I've felt strangely paralysed over the last couple of weeks - unable to pick up a book, sit down and just read. All over the world people have been (and continue to be) locked down in their homes, cut off and isolated from their normally busy lives. I kept reading about "the big pause", of finding stillness, of learning new skills, baking, meditating, following-through on projects and of course, reading that pile of books one doesn't usually get to.
During pretty much every other crisis in my life, I've read. I've managed to find even just a few stolen moments to get lost in a book. So, I had to ask myself, what was wrong with me? Why was I not getting it together? I've tried to tell myself how privileged I am - I have a nice home to be stuck inside, I have an income, while many, many had it so much worse.
And yet, still nothing. Still this paralysis on reading and creativity.
Going into lockdown I expected (rather unrealistically) to be able to make a big dent in my TBR pile. I guess the reality was a bit more jarring and unexpected. Firstly, just the practicalities of being thrown into multiple roles so suddenly - full-time mom to two young girls, homeschooler, housekeeper, carer for unwell parents (my mom's cancer returned and my dad needed a triple bypass in the middle of it all), while still working full time - eroded the hours of my day.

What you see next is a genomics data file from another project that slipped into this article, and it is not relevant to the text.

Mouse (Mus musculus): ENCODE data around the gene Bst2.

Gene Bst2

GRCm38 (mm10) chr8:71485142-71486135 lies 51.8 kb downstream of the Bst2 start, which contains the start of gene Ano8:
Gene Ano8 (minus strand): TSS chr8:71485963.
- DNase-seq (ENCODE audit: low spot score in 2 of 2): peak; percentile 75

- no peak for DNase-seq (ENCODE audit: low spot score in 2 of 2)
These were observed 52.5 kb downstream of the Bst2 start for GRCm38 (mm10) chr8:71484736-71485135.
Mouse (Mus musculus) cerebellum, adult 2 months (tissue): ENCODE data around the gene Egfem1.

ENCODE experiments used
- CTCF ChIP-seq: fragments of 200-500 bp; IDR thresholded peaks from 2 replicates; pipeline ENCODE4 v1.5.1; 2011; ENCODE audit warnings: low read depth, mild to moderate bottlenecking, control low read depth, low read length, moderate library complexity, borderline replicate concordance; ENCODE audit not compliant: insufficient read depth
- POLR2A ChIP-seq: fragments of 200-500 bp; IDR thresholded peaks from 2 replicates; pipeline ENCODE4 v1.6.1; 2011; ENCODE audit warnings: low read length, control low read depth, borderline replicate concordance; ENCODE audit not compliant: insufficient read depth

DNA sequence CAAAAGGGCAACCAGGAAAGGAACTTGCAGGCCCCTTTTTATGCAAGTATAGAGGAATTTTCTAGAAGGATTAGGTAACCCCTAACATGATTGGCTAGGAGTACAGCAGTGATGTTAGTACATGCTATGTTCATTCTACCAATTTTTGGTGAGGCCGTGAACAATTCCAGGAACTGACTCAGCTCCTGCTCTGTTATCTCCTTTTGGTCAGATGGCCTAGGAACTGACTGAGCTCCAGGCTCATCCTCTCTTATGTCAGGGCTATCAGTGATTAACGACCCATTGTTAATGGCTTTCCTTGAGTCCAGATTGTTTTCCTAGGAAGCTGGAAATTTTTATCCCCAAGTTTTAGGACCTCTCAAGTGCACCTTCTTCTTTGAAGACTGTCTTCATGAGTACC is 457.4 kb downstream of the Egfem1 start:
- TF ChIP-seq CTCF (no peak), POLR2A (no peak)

I was (am) exhausted.
Secondly, I underestimated the psychological strain of lockdown and the impact that has on my mental space (and my ability to read as usual, or even write and create). Anxiety and worries (from the personal to the national to the global) sit like big rocks in my mind, displacing everything else. Coupled with compulsive scrolling through coronoavirus-related news feeds on my phone, this has all had a negative impact on my reading. Sadly, reluctantly, I have to admit failure as a reader (Coronavirus - 1; me - 0).
Of late I have been reading poetry, which has somewhat filled that need for words a little. I've particularly enjoyed William Sieghart's anthology, "The Poetry Pharmacy" and "The Poetry Pharmacy Returns", which Stephen Fry so aptly described as "a balm for the soul, fire for the belly, an arm around the lonely shoulder... matchless compound of hug, tonic and kiss."
It has done that for me. While I don't have any answers and I can't say it's all going to be okay, here's to reading just a little bit of poetry.